The Kings' latest acquisition, Dustin Penner, knows how to get to the net and has 30-goal type of talent. (Getty Images)  
The Kings' latest acquisition, Dustin Penner, knows how to get to the net and has 30-goal type of talent. (Getty Images)  
New Jersey Devils: They gave up Arnott who wasn't coming back next season, but considering the circumstances, the Devils got a very good return in David Steckel and a second-round draft pick. New Jersey still thinks it is in the playoff hunt despite being nine points out because the Devils have won 17 of their last 20 games, but Arnott wasn't committed to the effort and said so publicly several times in the last few days. That didn't put New Jersey in a particularly good bargaining position, and while Steckel doesn't have Arnott's offense, he can score on occasion, plays better defense and is very good in the faceoff circle.

Los Angeles Kings: They really wanted Brad Richards, but the price they would have had to pay to extract a pending free agent from a bitter division rival didn't make sense. Still the Kings had to do something to offensively upgrade a team that justifiably thinks it has deep playoff possibilities. Penner probably wasn't the Kings' first choice, but with the trade market being as tight as it was, he was a good "settle." Penner is big, strong, gets to the net and when he's on, has 30-goal type of talent. Penner should fit easily into Los Angeles as well with a couple of ex-Oilers around and his familiarity with the area from his days with the Ducks. And the Kings didn't have to touch their roster to get him.

Florida Panthers: GM Dale Tallon was busier than anyone, stripping his team of as many veterans and as much salary as he could while stockpiling draft picks to continue his rebuilding process. Tallon struck it rich in last year's draft with six of the first 50 picks. His deals Monday upped his collection for this June's draft to 10 picks in the first three rounds, and it cleared millions off the payroll for the balance of this season and beyond. That's as good as it can get on deadline day for a team that is about to miss its 10th consecutive playoff and is losing a lot of money.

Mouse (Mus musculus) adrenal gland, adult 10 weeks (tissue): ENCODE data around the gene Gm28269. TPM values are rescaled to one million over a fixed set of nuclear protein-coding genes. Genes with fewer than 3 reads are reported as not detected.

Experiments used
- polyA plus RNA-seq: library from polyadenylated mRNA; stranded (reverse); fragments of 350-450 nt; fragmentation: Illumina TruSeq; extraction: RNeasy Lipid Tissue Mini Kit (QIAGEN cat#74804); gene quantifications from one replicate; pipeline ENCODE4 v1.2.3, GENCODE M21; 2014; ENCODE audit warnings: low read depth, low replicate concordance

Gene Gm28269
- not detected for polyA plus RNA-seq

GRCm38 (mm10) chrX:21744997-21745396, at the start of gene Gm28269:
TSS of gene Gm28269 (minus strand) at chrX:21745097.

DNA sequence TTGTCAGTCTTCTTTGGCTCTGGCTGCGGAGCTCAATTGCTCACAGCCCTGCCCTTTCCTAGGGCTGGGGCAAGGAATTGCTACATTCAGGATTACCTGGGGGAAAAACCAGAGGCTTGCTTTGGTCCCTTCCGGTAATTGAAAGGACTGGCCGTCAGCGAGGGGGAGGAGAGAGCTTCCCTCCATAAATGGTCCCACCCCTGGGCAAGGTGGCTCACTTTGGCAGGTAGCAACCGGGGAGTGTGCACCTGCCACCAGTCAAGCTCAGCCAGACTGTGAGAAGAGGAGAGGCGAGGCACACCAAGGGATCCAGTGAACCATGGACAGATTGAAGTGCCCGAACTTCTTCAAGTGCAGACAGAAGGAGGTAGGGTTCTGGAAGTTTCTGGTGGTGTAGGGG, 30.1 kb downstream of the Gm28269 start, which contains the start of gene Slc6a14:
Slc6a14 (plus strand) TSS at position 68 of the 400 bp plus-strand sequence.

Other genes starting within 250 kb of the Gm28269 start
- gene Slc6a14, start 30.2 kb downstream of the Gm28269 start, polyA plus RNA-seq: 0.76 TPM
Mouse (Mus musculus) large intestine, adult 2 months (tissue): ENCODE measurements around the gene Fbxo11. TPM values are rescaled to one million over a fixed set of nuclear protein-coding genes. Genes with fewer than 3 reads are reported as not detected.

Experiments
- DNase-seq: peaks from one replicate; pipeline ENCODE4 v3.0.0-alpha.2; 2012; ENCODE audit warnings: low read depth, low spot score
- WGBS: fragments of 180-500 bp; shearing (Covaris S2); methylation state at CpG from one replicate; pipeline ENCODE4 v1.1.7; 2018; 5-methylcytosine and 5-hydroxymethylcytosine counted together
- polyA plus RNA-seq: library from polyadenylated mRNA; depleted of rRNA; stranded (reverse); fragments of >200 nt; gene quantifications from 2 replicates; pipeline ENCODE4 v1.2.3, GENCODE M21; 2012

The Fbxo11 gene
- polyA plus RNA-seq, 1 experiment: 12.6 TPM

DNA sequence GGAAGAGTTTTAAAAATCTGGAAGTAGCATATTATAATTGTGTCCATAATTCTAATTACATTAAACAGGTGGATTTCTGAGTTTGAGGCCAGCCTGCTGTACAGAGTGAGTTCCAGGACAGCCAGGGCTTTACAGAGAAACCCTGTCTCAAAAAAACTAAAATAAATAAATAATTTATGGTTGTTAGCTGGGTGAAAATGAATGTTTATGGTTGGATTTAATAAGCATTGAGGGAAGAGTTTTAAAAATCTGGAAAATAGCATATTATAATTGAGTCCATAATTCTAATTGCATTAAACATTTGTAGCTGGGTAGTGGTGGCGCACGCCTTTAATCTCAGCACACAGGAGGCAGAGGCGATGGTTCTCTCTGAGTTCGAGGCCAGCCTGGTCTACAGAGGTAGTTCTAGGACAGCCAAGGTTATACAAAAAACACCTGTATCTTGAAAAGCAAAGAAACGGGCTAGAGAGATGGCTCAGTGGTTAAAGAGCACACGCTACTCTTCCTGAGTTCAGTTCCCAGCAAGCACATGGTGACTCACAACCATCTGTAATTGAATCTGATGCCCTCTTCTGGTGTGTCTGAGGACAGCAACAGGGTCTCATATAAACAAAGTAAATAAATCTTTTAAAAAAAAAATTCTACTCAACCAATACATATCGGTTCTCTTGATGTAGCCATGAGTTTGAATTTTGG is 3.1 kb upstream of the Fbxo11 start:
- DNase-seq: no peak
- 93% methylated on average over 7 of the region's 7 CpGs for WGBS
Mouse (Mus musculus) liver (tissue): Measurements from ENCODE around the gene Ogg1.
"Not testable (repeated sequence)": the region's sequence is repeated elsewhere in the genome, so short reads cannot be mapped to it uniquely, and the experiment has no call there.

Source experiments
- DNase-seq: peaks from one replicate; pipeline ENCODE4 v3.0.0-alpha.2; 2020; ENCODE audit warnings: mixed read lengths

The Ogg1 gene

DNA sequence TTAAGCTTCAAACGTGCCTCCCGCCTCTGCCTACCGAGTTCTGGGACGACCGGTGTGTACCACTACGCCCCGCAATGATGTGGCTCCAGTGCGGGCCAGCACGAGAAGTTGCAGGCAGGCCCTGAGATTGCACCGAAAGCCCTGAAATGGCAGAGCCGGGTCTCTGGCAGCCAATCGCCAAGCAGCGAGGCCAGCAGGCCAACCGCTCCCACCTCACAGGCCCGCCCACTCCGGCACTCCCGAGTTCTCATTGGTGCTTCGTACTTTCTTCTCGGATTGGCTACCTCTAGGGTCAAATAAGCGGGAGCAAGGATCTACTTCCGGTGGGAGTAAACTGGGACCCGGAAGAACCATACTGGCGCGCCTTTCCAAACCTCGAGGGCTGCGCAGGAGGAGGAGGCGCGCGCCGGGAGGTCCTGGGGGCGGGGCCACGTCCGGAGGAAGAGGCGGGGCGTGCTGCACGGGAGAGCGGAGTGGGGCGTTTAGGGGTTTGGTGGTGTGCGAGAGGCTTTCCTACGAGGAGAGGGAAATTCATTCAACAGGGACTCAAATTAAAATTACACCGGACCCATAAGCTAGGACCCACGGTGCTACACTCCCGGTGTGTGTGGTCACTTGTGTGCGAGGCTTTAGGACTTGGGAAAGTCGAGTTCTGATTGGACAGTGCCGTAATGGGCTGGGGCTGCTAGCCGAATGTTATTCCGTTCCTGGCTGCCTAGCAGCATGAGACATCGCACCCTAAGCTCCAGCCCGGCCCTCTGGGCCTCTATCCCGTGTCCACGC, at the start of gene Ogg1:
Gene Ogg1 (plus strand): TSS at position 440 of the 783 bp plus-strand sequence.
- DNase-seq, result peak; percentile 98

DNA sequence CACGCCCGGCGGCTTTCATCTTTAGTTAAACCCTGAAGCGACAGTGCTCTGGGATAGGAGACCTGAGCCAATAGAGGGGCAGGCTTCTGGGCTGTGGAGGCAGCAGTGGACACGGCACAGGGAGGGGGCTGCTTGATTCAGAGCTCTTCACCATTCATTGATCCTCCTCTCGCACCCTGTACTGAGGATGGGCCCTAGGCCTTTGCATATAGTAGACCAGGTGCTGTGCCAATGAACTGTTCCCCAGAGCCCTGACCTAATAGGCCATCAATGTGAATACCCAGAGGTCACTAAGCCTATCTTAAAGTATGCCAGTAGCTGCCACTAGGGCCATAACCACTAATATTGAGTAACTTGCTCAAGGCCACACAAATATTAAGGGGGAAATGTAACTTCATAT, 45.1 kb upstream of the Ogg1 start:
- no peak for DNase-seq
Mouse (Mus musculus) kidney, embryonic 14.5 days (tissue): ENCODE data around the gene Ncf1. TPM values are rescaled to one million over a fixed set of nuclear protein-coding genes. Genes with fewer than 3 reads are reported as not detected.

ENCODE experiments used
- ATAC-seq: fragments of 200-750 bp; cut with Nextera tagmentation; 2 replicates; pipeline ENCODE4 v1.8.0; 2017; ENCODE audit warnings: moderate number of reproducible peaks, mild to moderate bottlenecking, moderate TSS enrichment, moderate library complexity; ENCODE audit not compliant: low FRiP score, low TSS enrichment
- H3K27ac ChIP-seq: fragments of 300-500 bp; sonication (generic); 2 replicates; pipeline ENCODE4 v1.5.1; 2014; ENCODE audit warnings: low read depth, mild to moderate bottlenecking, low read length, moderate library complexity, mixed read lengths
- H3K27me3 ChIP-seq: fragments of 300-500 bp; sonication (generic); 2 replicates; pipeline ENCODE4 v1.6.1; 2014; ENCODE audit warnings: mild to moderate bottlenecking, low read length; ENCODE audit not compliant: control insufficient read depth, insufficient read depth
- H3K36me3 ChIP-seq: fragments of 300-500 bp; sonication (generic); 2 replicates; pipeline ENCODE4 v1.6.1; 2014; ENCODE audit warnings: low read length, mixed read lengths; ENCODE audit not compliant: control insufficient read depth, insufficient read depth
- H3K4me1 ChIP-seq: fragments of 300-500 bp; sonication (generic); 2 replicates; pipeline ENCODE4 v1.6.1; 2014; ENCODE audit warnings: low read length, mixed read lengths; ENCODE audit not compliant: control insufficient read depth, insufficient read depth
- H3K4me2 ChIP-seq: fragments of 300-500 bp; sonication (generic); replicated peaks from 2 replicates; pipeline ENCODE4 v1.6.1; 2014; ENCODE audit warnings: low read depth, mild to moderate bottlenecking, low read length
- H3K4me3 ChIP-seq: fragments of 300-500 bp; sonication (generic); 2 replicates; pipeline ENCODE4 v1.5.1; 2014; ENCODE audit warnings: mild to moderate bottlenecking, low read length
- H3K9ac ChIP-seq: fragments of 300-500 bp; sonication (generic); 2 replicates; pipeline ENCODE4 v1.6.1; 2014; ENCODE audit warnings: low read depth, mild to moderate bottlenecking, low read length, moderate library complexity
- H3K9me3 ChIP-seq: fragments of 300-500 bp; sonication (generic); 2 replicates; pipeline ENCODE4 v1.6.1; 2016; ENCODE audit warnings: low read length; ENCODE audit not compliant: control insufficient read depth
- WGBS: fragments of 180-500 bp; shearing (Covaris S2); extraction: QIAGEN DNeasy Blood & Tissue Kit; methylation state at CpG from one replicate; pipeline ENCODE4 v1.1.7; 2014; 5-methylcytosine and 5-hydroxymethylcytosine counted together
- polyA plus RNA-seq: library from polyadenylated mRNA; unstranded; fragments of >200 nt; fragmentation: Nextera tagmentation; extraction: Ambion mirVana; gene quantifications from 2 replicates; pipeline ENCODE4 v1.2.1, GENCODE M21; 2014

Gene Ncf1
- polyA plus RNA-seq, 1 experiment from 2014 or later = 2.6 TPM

Ottawa Senators: Their biggest deal of the day was not trading defenseman Chris Phillips. The Senators re-signed the veteran hours before the deadline, but still managed to get in one more deal that gained them a prospect and a second-rounder. It was the end of a frenzied fire sale period for Ottawa that saw the Senators move out a number of veterans while reloading with lots of draft picks.

Losers

New York Rangers: They made a move a couple of days earlier to get Bryan McCabe, but their real target was Brad Richards. New York will probably make a play for him when he's a free agent next season, but they wouldn't meet the Stars' asking price, which apparently included Artem Anisimov, a first-round pick and a prospect. That's a lot, but if Richards does get healthy soon, he's the kind of player who would have made a big impact down the stretch in the wide-open East for a hard-working team that has a great goaltender.

Montreal Canadiens: Drew MacIntyre is not the answer to any question in Montreal. The Canadiens needed to add some size, preferably down the middle. And Jason Arnott was obviously available.

Minnesota Wild: You could have gotten good odds at the start of the season betting Minnesota coach Todd Richards would still be around at the deadline, but he's done a good job keeping this moderately talented team in playoff contention. Problem is they're in a dog fight for one of the seeds and missing captain Mikko Koivu for the next few weeks. The Wild needed to add some depth, but only came up with minor leaguers Jeff Penner and Mikko Lehtonen.